Majipoor Chronicles by Robert Silverberg

Silverberg, Robert. (1982). Majipoor Chronicles. Arbor House; New York. 

This was the lovely little book that I picked up, purely out of curiosity, in the Little Lending Library along Margaret Street in Waterloo. And how glad I am that I happened to select it! It is a fun collection of short stories detailing the history of Majipoor, the planet which Robert Silverberg created for his ongoing series of novels.

The premise of this particular novel revolves around the boredom of young Hissune, Lord Valentine’s successor-designate and a clerk in the House of Records, who sneaks into the Register of Souls. Here he calls up interesting persons from key points along Majipoor’s history and relives them telepathically. Many themes come up in this diverse set of tales, which include, for example: love between a human female and a Ghayrog, the downfall of a mad king, the struggles of a ship at sea, and dreams of penance in a burning hot desert. Each story is descriptive, exciting, and action-packed.

There is a certain order that the Robert Silverberg novels should be read in to best understand the vast and underpopulated planet of Majipoor (Jon Davis explains on his resource website, in particular here). I jumped into the series with this novel a little late in the game, but will return to the earlier novels (particularly Lord Valentine’s Castle) to fully experience this blended science fiction/fantasy series. Douglas Cohen explains in this article how the mix of fantasy elements (e.g. a young man traveling with a band of supporters to reclaim his throne) and science fiction elements (e.g. advanced technology and manufactured creatures) in Robert’s novels are what makes them unique.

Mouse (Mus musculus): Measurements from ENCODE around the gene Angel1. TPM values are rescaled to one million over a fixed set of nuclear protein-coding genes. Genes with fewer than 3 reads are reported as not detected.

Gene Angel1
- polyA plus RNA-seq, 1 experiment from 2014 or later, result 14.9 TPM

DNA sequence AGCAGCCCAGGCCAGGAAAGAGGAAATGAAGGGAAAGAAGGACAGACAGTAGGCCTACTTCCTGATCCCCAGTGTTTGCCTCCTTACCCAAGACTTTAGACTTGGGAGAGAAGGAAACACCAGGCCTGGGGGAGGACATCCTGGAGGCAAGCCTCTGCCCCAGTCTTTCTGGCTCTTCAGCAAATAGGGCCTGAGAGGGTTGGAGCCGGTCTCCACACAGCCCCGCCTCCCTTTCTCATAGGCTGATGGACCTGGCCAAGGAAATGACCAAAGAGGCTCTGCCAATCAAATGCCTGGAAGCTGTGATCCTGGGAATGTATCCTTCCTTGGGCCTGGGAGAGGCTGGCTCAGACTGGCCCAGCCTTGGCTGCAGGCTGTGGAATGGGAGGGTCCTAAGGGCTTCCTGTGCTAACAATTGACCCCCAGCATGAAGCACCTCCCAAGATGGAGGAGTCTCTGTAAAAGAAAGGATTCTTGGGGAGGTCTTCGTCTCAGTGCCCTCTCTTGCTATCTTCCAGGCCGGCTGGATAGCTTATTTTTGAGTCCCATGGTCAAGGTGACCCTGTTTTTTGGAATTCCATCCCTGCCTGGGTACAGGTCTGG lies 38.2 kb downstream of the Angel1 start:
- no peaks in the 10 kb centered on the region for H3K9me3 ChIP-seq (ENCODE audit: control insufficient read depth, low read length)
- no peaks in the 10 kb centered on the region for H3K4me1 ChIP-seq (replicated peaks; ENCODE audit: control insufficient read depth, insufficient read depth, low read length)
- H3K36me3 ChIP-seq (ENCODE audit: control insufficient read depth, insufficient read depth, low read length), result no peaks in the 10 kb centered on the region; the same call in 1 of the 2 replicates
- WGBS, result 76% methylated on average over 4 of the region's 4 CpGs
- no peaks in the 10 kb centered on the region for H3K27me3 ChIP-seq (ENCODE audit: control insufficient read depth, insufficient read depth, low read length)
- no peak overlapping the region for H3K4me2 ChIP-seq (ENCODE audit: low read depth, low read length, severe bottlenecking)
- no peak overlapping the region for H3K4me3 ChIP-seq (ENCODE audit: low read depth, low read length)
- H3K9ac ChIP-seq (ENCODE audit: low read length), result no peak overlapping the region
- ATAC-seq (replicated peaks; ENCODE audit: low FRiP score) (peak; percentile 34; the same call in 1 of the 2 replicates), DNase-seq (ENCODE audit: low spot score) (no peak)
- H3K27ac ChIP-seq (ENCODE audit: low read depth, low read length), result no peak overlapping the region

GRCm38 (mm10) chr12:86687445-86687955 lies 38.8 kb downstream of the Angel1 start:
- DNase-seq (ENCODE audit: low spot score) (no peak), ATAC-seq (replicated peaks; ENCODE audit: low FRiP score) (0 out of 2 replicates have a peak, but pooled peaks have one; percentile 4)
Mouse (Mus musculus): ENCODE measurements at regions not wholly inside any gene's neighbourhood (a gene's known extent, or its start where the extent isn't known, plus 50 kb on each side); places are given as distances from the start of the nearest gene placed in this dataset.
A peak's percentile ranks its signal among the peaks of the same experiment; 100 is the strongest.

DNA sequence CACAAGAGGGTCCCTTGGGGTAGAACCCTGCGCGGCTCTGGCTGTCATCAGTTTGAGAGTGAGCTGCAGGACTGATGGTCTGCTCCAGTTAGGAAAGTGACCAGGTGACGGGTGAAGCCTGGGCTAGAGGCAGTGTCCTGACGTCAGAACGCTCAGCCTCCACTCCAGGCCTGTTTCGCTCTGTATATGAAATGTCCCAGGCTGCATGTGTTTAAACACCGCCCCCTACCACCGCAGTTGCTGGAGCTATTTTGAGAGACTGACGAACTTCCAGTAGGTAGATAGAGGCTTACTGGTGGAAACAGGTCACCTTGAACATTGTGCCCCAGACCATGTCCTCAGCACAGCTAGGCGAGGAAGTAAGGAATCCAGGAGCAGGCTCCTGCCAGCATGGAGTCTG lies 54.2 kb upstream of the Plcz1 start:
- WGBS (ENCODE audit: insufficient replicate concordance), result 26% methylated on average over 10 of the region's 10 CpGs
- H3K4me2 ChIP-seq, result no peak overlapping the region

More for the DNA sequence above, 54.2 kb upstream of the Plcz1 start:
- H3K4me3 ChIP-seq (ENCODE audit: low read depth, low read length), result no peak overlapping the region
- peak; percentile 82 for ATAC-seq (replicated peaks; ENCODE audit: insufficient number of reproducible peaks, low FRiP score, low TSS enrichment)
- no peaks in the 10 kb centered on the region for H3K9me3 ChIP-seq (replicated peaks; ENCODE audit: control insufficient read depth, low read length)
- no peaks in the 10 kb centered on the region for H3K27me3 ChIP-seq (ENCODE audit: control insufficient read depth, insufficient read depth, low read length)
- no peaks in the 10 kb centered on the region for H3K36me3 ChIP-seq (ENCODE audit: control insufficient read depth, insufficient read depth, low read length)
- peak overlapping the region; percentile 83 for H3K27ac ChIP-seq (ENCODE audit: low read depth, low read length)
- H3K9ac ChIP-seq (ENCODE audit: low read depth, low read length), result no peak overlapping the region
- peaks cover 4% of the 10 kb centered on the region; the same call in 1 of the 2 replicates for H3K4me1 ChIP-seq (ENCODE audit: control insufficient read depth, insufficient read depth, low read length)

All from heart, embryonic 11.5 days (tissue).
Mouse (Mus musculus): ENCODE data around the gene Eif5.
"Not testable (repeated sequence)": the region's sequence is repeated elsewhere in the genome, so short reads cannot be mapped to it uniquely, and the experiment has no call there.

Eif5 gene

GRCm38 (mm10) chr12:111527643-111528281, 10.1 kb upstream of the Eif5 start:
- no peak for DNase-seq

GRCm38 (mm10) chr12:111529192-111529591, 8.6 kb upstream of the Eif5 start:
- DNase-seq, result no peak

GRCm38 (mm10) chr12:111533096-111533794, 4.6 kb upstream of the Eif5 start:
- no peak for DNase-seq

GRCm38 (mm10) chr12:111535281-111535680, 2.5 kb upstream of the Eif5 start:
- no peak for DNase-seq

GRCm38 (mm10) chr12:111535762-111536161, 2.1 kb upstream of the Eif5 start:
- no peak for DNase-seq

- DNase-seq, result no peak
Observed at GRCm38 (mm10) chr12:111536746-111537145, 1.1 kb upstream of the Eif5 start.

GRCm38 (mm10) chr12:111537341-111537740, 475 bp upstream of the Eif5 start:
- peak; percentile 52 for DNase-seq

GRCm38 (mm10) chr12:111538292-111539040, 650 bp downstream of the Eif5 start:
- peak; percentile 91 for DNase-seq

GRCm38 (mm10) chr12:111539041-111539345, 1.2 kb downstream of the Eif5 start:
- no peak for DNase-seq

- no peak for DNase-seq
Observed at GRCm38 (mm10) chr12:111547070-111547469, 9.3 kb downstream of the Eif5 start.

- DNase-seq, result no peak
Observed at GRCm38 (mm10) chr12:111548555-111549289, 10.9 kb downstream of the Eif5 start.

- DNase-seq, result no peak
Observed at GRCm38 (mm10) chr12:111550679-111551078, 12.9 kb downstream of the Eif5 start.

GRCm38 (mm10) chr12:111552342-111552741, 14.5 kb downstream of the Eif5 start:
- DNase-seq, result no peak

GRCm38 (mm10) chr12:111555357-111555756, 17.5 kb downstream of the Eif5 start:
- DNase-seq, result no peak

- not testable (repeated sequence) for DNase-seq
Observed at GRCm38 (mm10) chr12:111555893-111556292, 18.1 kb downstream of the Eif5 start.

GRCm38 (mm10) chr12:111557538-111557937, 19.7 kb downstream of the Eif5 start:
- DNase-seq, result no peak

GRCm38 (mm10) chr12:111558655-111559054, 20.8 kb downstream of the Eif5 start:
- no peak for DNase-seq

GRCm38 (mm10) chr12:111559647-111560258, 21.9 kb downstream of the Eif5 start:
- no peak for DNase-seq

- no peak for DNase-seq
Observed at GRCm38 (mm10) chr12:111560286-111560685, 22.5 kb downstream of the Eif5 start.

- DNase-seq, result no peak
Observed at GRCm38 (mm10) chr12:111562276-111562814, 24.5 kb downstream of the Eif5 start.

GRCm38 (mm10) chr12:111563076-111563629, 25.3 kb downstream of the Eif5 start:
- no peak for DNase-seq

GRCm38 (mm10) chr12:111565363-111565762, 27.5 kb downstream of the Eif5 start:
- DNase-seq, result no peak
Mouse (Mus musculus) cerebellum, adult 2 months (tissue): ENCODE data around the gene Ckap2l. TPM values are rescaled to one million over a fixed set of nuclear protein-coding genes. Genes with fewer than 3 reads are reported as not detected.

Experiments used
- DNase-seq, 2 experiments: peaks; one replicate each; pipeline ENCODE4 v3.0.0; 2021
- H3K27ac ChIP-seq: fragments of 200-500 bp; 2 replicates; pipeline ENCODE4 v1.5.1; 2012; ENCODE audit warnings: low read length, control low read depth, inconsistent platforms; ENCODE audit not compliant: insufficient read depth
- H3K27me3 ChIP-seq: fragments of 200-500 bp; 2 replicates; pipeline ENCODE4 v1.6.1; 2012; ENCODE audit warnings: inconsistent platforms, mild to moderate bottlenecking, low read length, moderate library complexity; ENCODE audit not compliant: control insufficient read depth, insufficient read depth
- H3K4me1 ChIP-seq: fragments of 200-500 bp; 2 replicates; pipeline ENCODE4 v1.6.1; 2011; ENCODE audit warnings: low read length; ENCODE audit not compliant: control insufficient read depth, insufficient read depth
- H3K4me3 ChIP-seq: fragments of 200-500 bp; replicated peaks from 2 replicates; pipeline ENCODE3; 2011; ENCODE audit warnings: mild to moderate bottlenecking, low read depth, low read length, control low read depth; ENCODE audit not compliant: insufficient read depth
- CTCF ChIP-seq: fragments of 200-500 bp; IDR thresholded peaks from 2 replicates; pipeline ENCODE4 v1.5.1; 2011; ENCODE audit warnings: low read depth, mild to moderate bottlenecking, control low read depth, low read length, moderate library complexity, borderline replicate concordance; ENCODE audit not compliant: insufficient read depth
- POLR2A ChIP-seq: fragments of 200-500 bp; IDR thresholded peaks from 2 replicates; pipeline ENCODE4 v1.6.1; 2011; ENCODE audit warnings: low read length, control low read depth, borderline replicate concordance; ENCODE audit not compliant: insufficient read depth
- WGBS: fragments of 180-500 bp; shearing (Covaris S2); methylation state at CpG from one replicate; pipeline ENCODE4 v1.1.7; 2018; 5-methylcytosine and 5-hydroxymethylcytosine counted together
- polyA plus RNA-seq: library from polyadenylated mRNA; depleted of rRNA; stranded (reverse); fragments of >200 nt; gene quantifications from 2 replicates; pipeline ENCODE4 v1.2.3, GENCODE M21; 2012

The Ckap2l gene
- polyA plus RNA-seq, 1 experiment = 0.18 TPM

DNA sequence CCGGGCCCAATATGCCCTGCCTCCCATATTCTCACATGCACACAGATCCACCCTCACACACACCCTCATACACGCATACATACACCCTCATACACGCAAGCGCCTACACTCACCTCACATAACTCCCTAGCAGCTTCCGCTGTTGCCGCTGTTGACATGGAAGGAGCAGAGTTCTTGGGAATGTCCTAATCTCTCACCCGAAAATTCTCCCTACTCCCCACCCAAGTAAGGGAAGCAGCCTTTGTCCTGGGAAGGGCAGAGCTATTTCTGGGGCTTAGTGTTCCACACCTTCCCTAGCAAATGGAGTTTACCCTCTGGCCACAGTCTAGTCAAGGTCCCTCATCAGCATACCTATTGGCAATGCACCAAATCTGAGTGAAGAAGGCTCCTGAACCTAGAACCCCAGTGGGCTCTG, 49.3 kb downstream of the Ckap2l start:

I particularly enjoyed the stories which dealt with the King of Dreams. This role is a governmental one, and reflects the importance of dreams to the residents of Majipoor; dreams are meant to provide wisdom and guidance to individuals. The King of Dreams supplies fear to people’s dreams when they have strayed morally. In contrast, the Lady of the Isle of Sleep is a benevolent, calming, spiritual comforter to people’s slumbering thoughts. The fascinating descriptions of these experiences reminds me of lucid dreaming – a state in which people are aware of their own consciousness during the dream.

Overall, a great novel – I hope that you, too, will consider picking it up to explore the fascinating world of Majipoor!

 

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